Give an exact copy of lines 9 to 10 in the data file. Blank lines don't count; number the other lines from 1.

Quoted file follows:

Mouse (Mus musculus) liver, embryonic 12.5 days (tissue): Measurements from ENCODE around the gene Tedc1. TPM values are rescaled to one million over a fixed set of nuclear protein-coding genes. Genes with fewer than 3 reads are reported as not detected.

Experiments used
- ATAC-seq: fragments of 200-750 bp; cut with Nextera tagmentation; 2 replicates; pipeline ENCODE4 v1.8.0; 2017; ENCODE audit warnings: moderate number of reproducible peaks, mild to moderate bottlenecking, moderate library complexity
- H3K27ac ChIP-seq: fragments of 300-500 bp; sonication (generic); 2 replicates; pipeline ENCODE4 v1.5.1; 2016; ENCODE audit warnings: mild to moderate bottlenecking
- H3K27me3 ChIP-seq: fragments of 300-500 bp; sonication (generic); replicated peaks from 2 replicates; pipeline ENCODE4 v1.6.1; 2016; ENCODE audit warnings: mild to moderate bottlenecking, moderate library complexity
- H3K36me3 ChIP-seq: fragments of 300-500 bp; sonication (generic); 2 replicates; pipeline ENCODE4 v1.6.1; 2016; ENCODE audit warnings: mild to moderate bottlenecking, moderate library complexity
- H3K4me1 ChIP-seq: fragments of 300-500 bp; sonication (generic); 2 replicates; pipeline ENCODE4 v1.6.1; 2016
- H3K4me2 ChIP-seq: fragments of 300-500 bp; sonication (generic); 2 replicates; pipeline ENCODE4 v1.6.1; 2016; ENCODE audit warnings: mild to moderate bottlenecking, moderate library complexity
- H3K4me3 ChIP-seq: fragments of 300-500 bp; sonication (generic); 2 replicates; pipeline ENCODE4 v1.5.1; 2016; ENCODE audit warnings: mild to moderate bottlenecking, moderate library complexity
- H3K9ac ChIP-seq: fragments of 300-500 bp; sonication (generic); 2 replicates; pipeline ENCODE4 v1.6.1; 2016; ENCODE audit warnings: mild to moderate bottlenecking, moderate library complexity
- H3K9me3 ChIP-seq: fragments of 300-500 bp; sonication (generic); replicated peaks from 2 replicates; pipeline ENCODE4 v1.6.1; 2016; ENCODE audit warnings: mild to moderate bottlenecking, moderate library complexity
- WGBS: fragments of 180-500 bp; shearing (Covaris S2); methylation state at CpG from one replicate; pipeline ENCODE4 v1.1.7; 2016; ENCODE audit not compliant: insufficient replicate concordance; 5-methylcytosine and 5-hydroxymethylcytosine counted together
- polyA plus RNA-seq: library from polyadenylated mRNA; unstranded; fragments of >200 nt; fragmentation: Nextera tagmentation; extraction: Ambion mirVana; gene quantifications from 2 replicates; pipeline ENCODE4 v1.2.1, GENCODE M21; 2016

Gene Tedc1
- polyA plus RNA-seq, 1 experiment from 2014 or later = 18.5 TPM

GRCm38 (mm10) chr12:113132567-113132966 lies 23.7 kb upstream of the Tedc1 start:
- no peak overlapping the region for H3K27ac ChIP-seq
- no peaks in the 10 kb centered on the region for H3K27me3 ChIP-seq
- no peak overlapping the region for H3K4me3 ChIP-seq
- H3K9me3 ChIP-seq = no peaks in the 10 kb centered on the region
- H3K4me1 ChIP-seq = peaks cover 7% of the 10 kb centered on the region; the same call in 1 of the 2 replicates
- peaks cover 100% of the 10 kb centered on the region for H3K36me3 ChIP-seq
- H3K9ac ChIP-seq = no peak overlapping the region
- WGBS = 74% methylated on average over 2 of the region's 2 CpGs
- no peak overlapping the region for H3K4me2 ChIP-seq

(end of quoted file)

- H3K4me3 ChIP-seq: fragments of 300-500 bp; sonication (generic); 2 replicates; pipeline ENCODE4 v1.5.1; 2016; ENCODE audit warnings: mild to moderate bottlenecking, moderate library complexity
- H3K9ac ChIP-seq: fragments of 300-500 bp; sonication (generic); 2 replicates; pipeline ENCODE4 v1.6.1; 2016; ENCODE audit warnings: mild to moderate bottlenecking, moderate library complexity